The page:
To view all your scsi/sata devices, use the lsscsi command as follows. If you do not have lsscsi tool installed, run the following command to install it.

$ sudo apt-get install lsscsi        [on Debian derivatives]
# yum install lsscsi                 [On RedHat based systems]
# dnf install lsscsi                 [On Fedora 21+ Onwards]

After install, run the lsscsi command as shown:

[email protected] ~ $ lsscsi

[0:0:0:0]    disk    ATA      ST1000LM024 HN-M 2BA3  /dev/sda 
[1:0:0:0]    cd/dvd  PLDS     DVD-RW DA8A5SH   RL61  /dev/sr0 
[4:0:0:0]    disk    Generic- xD/SD/M.S.       1.00  /dev/sdb 

Use the -s option to show device sizes.

[email protected] ~ $ lsscsi -s

[0:0:0:0]    disk    ATA      ST1000LM024 HN-M 2BA3  /dev/sda   1.00TB
[1:0:0:0]    cd/dvd  PLDS     DVD-RW DA8A5SH   RL61  /dev/sr0        -
[4:0:0:0]    disk    Generic- xD/SD/M.S.       1.00  /dev/sdb        -

8. How to Print Information about SATA Devices

You can find some information about sata devices on your system as follows using the hdparm utility. In the example below, I used the block device /dev/sda1 which the harddisk on my system.

[email protected] ~ $ sudo hdparm /dev/sda1

/dev/sda1:
 multcount     =  0 (off)
 IO_support    =  1 (32-bit)
 readonly      =  0 (off)
 readahead     = 256 (on)
 geometry      = 56065/255/63, sectors = 2048000, start = 2048

To print information about device geometry interms of cylinders, heads, sectors, size and the starting offset of the device, use the -g option.

[email protected] ~ $ sudo hdparm -g /dev/sda1

/dev/sda1:
 geometry      = 56065/255/63, sectors = 2048000, start = 2048

9. How to Print Linux File System Information

To gather information about file system partitions, you can use fdisk command. Although the main functionality of fdisk command is to modify file system partitions, it can also be used to view information about the different partitions on your file system.

You can print partition information as follows. Remember to run the command as a superuser or else you may not see any output.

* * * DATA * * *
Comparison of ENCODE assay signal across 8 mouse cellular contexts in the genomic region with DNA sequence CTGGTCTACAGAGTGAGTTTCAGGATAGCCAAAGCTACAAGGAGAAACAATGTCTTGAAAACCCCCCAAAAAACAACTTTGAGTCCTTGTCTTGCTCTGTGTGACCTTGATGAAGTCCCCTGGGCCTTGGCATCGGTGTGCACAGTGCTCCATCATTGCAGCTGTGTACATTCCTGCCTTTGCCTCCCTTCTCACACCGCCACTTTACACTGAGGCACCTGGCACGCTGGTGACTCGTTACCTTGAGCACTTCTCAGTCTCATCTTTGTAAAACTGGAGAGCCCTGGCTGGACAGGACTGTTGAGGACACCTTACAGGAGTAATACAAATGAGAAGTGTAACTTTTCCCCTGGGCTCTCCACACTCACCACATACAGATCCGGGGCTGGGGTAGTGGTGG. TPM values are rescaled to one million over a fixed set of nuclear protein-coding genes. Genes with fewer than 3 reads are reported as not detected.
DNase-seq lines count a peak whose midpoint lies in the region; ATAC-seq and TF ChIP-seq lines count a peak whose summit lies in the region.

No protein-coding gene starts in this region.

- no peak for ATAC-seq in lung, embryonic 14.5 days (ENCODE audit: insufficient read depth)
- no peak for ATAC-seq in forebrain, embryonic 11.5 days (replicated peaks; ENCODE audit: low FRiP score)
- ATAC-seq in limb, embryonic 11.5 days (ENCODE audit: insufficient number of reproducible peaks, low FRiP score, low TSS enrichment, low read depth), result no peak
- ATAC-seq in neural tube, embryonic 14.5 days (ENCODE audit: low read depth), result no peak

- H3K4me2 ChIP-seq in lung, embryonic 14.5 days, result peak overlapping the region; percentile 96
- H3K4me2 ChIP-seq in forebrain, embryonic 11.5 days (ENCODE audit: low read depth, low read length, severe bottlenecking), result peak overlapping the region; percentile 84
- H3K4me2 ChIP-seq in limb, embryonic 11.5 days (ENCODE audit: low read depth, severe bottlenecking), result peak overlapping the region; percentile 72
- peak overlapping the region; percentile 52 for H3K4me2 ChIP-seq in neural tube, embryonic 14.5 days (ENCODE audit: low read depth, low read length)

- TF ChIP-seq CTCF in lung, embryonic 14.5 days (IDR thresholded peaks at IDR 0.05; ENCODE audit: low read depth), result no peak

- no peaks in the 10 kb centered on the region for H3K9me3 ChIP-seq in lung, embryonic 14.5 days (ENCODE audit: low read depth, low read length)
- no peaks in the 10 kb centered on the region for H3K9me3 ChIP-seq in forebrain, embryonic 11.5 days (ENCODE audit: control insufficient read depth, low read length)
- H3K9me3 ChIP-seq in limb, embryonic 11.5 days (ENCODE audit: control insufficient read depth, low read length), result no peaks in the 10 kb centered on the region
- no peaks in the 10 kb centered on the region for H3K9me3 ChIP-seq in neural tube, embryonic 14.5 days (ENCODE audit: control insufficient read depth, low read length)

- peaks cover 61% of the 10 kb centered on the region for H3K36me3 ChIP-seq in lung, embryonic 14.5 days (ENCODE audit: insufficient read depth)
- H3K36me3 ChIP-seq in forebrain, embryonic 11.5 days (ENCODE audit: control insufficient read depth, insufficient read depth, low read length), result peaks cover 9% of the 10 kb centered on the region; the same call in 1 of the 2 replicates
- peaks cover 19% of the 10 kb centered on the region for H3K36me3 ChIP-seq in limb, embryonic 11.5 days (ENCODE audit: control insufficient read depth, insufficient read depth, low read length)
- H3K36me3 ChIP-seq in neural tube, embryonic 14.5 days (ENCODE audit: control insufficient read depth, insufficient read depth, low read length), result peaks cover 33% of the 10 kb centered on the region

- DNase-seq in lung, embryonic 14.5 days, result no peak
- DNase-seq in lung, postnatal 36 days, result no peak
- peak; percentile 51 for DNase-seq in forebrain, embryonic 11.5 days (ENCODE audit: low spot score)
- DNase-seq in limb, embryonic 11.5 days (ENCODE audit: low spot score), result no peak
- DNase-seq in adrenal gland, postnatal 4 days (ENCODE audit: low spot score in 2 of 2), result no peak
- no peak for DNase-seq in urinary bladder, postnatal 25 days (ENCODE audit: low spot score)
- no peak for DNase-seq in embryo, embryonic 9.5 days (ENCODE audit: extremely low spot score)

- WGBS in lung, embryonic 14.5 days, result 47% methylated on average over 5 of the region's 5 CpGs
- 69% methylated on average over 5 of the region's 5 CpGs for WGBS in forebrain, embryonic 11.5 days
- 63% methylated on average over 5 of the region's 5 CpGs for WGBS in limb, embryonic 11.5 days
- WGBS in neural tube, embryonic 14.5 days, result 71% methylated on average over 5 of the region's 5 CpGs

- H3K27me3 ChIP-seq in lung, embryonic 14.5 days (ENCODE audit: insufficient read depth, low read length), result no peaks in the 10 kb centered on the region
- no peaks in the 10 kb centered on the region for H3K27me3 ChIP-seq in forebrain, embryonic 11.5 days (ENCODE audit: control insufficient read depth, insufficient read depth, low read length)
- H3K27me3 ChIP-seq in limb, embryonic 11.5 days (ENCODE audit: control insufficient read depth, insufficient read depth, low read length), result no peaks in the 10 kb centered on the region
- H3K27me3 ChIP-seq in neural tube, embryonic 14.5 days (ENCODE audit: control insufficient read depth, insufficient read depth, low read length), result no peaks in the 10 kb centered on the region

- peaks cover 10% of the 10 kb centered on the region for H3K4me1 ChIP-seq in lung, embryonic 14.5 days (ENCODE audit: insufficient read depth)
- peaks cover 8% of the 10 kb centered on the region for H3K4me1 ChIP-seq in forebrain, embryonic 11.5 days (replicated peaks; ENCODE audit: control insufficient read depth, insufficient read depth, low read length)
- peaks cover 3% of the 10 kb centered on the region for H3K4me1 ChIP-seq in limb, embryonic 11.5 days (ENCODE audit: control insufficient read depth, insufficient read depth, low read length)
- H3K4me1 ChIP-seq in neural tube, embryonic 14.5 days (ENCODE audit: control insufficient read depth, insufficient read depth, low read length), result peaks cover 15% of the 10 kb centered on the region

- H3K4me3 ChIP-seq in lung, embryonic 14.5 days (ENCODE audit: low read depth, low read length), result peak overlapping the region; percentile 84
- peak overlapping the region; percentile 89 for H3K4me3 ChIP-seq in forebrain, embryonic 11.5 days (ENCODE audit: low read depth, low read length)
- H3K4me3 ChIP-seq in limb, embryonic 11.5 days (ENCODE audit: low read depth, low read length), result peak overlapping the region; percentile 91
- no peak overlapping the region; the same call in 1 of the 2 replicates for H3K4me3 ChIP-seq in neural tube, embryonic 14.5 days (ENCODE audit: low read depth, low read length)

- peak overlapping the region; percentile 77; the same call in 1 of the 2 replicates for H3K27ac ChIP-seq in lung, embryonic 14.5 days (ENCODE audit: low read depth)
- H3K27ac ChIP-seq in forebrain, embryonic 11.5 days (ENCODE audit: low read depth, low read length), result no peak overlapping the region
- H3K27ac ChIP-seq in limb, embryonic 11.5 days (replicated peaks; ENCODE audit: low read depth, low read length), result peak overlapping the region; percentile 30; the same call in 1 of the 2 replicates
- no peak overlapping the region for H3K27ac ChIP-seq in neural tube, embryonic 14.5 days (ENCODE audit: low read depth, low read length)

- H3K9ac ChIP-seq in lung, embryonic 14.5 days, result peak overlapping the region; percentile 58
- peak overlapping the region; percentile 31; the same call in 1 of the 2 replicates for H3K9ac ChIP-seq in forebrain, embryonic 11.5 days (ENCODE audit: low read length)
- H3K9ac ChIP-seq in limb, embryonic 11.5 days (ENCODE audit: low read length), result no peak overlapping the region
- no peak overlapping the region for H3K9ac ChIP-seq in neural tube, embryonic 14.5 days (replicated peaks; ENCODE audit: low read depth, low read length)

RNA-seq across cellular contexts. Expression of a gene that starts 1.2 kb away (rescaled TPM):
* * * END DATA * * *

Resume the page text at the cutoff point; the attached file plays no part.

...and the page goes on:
[email protected] ~ $ sudo fdisk -l

WARNING: GPT (GUID Partition Table) detected on '/dev/sda'! The util fdisk doesn't support GPT. Use GNU Parted.


Disk /dev/sda: 1000.2 GB, 1000204886016 bytes
255 heads, 63 sectors/track, 121601 cylinders, total 1953525168 sectors
Units = sectors of 1 * 512 = 512 bytes
Sector size (logical/physical): 512 bytes / 4096 bytes
I/O size (minimum/optimal): 4096 bytes / 4096 bytes
Disk identifier: 0xcee8ad92

   Device Boot      Start         End      Blocks   Id  System
/dev/sda1               1  1953525167   976762583+  ee  GPT
Partition 1 does not start on physical sector boundary.

10. How to Extract Information about Hardware Components

You can also use the dmidecode utility to extract hardware information by reading data from the DMI tables.

To print information about memory, run this command as a superuser.

[email protected] ~ $ sudo dmidecode -t memory

# dmidecode 2.12
# SMBIOS entry point at 0xaaebef98
SMBIOS 2.7 present.

Handle 0x0005, DMI type 5, 24 bytes
Memory Controller Information
	Error Detecting Method: None
	Error Correcting Capabilities:
		None
	Supported Interleave: One-way Interleave
	Current Interleave: One-way Interleave
	Maximum Memory Module Size: 8192 MB
	Maximum Total Memory Size: 32768 MB
	Supported Speeds:
		Other
	Supported Memory Types:
		Other
	Memory Module Voltage: Unknown
	Associated Memory Slots: 4
		0x0006
		0x0007
		0x0008
		0x0009
	Enabled Error Correcting Capabilities:
		None
...

To print information about system, run this command.

[email protected] ~ $ sudo dmidecode -t system

# dmidecode 2.12
# SMBIOS entry point at 0xaaebef98
SMBIOS 2.7 present.

Handle 0x0001, DMI type 1, 27 bytes
System Information
	Manufacturer: LENOVO
	Product Name: 20354
	Version: Lenovo Z50-70
	Serial Number: 1037407803441
	UUID: 29D2B1E4-37D2-11E4-9F6E-28D244EBBD98
	Wake-up Type: Power Switch
	SKU Number: LENOVO_MT_20354_BU_idea_FM_Lenovo Z50-70
	Family: IDEAPAD
...

To print information about BIOS, run this command.

[email protected] ~ $ sudo dmidecode -t bios

# dmidecode 2.12
# SMBIOS entry point at 0xaaebef98
SMBIOS 2.7 present.

Handle 0x0000, DMI type 0, 24 bytes
BIOS Information
	Vendor: LENOVO
	Version: 9BCN26WW
	Release Date: 07/31/2014
	Address: 0xE0000
	Runtime Size: 128 kB
	ROM Size: 4096 kB
	Characteristics:
		PCI is supported
		BIOS is upgradeable
		BIOS shadowing is allowed
		Boot from CD is supported
		Selectable boot is supported
		EDD is supported
		Japanese floppy for NEC 9800 1.2 MB is supported (int 13h)
		Japanese floppy for Toshiba 1.2 MB is supported (int 13h)
		5.25"/360 kB floppy services are supported (int 13h)
		5.25"/1.2 MB floppy services are supported (int 13h)
		3.5"/720 kB floppy services are supported (int 13h)
		3.5"/2.88 MB floppy services are supported (int 13h)
		8042 keyboard services are supported (int 9h)
		CGA/mono video services are supported (int 10h)
		ACPI is supported
		USB legacy is supported
		BIOS boot specification is supported
		Targeted content distribution is supported
		UEFI is supported
	BIOS Revision: 0.26
	Firmware Revision: 0.26
...

To print information about processor, run this command.

[email protected] ~ $ sudo dmidecode -t processor

# dmidecode 2.12
# SMBIOS entry point at 0xaaebef98
SMBIOS 2.7 present.

Handle 0x0004, DMI type 4, 42 bytes
Processor Information
	Socket Designation: U3E1
	Type: Central Processor
	Family: Core i5
	Manufacturer: Intel(R) Corporation
	ID: 51 06 04 00 FF FB EB BF
	Signature: Type 0, Family 6, Model 69, Stepping 1
	Flags:
...

Summary

There are many other ways you can use to obtain information about your system hardware components. Most of these commands use files in the /proc directory to extract system information.